Study the uniform convergence of the integral $$\int_0^\infty\frac{\sin \alpha x}{\alpha^2+x^2}\mathrm{d}x,\quad \alpha\in(0,+\infty)$$

I have tried the Weierstrass criterion, but $\int_0^\infty\frac{1}{\alpha^2+x^2}\mathrm{d}x$ does not converge. Then I tried the Dirichlet criterion, but $\int_0^A \sin \alpha x$ are not bounded uniformly. So I turned to prove it does not converge uniformly. My attempt are as follows

$\forall A>1$, choose $\alpha=\frac{\pi}{4A}$ then $\forall x\in[A, 2A]$ $$ \left|\int_A^{2A}\frac{\sin \alpha x}{\alpha^2+x^2}\mathrm{d}x\right|>\frac{\sqrt{2}}{2}\frac{1}{\alpha}(\arctan\frac{2A}{\alpha}-\arctan\frac{A}{\alpha}) $$ but I cannot find a lower bound of RHS, so the method seems do not work.

Is my way wrong? You can also suggest your way. Appreciate any help!

  • 2
    $\begingroup$ Doesn't $\int \frac{1}{x^2+\alpha^2}$ converge? I think you should recheck that part. $\endgroup$ – Paresseux Nguyen Dec 10 '20 at 2:11
  • 1
    $\begingroup$ If we fix any number $a>0$, then the integral $$\int_0^\infty\frac1{a^2+x^2}\,dx$$ converges, giving you uniform convergence on the subinterval $\alpha\in[a,\infty)$. I don't know whether the convergence is uniform on all of $(0,\infty)$. The trouble being what happens near $x=0$. Wait?! Exactly what kind of uniform convergence are we looking for given that there is nothing improper about the integral at $x=0$ when $\alpha>0$? $\endgroup$ – Jyrki Lahtonen Dec 10 '20 at 9:26
  • $\begingroup$ @JyrkiLahtonen: That definately proves uniform convergence for $a > 0$ but not for $\alpha \in (0,\infty)$. The type of uniform convergence we are talking about is uniform convergence of $\int_0^c f(x, \alpha) \, dx \to \int_0^\infty f(x,\alpha) \, dx$ as $c \to \infty$ with respect to $\alpha \in D$. $\endgroup$ – RRL Dec 10 '20 at 20:06
  • $\begingroup$ Thanks for clearing all that @RRL. +1 to your answer. $\endgroup$ – Jyrki Lahtonen Dec 10 '20 at 20:07

The improper integral

$$I(\alpha) = \int_0^\infty \frac{\sin \alpha x}{\alpha^2 + x^2} \, dx$$

converges uniformly by the Weierstrass-M test on any interval $[A,\infty)$ where $A > 0$ since for all $\alpha > A$,

$$\left|\frac{\sin \alpha x}{\alpha^2 + x^2} \right| \leqslant\frac{1}{A^2 + x^2} \,\,\text{and }\,\, \int_0^\infty\frac{dx}{A^2 + x^2 }< \infty$$

We can also show that convergence is uniform on $(0,A]$ and, hence, on $(0,\infty]$ using the Dirichlet test.

We can rewrite the integral as

$$I(\alpha) = \int_0^\infty \frac{x}{\alpha^2+x^2} \frac{\sin \alpha x}{x} \, dx$$

With the change of variables $t = \alpha x$ we have $$\int_0^c \frac{\sin \alpha x}{x} \, dx = \int_0^{\alpha c} \frac{\sin t}{t} \, dt = \mathrm{Si}(\alpha c) $$

and the integral (see sine integral ) is uniformly bounded for all $\alpha,c \in [0,\infty)$.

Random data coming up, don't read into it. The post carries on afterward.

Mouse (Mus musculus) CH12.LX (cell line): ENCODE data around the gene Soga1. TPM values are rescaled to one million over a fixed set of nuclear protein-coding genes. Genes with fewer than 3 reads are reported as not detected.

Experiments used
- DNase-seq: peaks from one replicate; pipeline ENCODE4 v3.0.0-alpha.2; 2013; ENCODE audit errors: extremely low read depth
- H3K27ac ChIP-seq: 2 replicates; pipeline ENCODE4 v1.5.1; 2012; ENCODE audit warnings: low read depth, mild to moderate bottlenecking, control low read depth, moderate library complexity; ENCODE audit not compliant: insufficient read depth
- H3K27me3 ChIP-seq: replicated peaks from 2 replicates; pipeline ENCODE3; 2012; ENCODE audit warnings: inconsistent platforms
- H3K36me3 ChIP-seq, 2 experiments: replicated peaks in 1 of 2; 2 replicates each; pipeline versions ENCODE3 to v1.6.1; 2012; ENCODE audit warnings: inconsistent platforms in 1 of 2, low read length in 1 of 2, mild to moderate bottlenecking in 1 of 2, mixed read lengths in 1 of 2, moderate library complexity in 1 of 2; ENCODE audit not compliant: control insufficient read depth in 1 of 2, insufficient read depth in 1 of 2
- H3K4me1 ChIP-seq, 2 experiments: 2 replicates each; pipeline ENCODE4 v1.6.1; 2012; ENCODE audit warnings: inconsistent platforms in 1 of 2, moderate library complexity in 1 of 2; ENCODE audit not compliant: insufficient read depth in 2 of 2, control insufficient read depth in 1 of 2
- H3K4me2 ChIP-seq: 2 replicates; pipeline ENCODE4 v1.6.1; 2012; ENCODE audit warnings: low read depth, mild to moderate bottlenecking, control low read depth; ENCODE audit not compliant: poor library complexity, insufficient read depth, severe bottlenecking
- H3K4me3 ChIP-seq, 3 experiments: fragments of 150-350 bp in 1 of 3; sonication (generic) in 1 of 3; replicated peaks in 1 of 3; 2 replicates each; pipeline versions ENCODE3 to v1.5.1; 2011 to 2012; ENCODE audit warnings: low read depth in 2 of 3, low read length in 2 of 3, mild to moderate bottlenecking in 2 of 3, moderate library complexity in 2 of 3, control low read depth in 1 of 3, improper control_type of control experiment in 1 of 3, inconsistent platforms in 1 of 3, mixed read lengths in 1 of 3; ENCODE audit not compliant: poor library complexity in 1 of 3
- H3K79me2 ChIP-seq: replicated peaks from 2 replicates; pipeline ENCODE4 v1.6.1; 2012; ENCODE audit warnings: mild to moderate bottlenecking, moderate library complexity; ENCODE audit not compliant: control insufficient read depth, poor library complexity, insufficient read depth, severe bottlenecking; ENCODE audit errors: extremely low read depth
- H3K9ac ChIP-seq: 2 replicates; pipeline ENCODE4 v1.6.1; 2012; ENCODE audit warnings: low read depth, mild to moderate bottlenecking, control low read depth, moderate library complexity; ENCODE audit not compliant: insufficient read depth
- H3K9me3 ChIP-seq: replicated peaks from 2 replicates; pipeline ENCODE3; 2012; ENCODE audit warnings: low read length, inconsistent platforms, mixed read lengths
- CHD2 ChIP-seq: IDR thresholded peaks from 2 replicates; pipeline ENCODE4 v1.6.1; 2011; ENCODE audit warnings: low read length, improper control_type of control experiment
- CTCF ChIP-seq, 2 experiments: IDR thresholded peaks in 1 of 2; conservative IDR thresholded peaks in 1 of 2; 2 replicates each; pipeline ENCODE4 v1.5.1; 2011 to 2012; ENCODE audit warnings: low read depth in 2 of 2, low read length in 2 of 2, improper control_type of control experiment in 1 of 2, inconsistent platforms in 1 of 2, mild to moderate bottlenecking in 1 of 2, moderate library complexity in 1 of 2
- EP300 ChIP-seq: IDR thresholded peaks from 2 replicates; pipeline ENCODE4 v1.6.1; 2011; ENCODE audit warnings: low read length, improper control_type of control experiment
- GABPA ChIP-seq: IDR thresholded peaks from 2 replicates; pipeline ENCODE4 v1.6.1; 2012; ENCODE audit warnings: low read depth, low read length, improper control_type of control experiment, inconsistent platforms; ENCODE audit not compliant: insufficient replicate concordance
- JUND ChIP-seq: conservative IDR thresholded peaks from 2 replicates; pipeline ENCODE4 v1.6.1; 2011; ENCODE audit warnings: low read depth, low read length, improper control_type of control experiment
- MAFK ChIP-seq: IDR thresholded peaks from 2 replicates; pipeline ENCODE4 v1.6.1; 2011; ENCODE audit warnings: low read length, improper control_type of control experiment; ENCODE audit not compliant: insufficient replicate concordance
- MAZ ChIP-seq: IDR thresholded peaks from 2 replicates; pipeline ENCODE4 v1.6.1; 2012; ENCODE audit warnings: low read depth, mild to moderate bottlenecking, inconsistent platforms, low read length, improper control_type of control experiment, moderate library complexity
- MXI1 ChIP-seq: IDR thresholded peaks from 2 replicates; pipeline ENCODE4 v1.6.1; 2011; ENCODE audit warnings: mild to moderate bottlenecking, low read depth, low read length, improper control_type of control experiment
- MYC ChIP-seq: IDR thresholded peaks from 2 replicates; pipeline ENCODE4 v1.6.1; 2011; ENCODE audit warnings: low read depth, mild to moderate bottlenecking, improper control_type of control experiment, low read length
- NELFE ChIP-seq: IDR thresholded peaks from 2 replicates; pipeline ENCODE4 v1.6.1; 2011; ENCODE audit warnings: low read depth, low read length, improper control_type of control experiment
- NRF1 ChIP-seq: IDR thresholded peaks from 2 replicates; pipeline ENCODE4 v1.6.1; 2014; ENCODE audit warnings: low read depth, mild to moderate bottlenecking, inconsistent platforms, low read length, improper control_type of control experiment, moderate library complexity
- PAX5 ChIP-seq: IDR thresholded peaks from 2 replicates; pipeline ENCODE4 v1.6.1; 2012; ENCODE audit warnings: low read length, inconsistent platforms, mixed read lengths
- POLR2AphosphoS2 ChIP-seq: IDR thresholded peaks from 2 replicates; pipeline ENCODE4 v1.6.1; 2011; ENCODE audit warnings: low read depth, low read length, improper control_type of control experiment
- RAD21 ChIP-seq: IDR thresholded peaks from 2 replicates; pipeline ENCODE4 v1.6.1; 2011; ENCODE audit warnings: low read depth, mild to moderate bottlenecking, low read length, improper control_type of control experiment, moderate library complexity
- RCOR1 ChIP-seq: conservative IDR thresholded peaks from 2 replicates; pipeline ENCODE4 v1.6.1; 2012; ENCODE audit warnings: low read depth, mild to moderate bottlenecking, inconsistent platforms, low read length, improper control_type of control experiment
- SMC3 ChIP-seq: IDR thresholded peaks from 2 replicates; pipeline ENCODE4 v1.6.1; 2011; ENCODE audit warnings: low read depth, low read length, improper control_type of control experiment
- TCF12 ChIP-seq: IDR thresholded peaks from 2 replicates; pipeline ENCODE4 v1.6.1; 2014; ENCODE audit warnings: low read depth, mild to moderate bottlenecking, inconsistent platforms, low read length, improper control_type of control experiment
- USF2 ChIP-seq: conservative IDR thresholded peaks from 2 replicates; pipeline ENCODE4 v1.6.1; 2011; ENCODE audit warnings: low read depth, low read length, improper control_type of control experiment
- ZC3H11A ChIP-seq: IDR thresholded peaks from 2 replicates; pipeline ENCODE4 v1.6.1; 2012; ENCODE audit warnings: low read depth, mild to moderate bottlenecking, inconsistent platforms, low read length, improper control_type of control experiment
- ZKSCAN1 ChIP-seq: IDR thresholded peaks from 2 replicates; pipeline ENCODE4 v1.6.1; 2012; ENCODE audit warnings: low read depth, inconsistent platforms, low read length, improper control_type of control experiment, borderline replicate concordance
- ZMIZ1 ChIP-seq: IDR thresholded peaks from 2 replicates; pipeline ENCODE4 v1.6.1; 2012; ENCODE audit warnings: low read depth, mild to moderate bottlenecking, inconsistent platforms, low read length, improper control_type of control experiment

We also have the uniform convergence $f(x,\alpha) = \frac{x}{\alpha^2+x^2} \leqslant \frac{1}{x} \to 0$ as $x \to \infty$. Furthermore, $f(x, \alpha)$ is monotonically decreasing with respect to $x$ for all $x \geqslant A$ independent of $\alpha \in (0,A]$. Note that $f(0,\alpha) = 0$, there is a maximum for $x = \alpha$, and then $f(x,\alpha)$ is decreasing to $0$ for all $x > \alpha$. Therefore, the improper integral is uniformly convergent for $\alpha \in (0,A]$.

Note that we only need eventual monotonicity of $f$ (independent of the parameter) to retain applicability of the Dirichlet test. To see this, suppose $f(x,\alpha) \searrow 0$ uniformly and $f(x,\alpha)$ is decreasing with respect $x$ when $x \geqslant A$.

For all $c_2 > c_1 >A$, by the second mean value theorem for integrals (which requires monotonicity of $f$), there exist $\xi \in (c_1,c_2)$ such that

$$\int_{c_1}^{c_2} f(x,\alpha) g(x,\alpha) \, dx = f(c_1,\alpha) \int_{c_1}^\xi g(x, \alpha) \, dx + f(c_2,\alpha) \int_{\xi}^{c_2} g(x, \alpha) \, dx, $$


$$\left|\int_{c_1}^{c_2} f(x,\alpha) g(x,\alpha) \, dx\right| \leqslant |f(c_1,\alpha)| \left|\int_{c_1}^\xi g(x, \alpha) \, dx \right|+ |f(c_2,\alpha)| \left|\int_{\xi}^{c_2} g(x, \alpha) \, dx\right|$$

Using the uniform boundedness of the integral of $g$ and the uniform convergence of $f(x,\alpha)$ to zero, we can show that for all $c_2 > c_1$ sufficiently large (and independent of $\alpha \in (0,A]$), the Cauchy criterion for uniform convergence is satisfied.


You can use Dirichlet's Criterion: Let $f\colon (a, b) \to \mathbb{R}$ a monotone function on $(a, b)$ and $g\colon (a, b)\to \mathbb{C}$ an integrable function in $(a, t]$, for each $t\in (a, b)$. If $\displaystyle \lim_{x\to b} f(x) = 0$, and $\int_{a}^{t} g(x) dx$ is bounded for each $t \in (a, b)$, then $\int_{a}^{\to b} fg $ converges.

Taking $a = 0$, $b = \infty$, $f = \frac{1}{\alpha^2 + x^2}$ and $g = \sin \alpha x$ we have $$\int_{0}^{\infty} \frac{\sin \alpha x}{\alpha^2 + x^2} \quad \text{converges}$$

  • $\begingroup$ You need $f(x,\alpha) \to 0$ monotonically and uniformly and for $\int_0^t g(x,\alpha) \, dx$ to be uniformly bounded forall $t, \alpha$ for this the Dirichlet test to imply uniform convergence. That is not the case here as the OP already pointed out. $\endgroup$ – RRL Dec 10 '20 at 20:03

Your Answer

By clicking “Post Your Answer”, you agree to our terms of service, privacy policy and cookie policy

Not the answer you're looking for? Browse other questions tagged or ask your own question.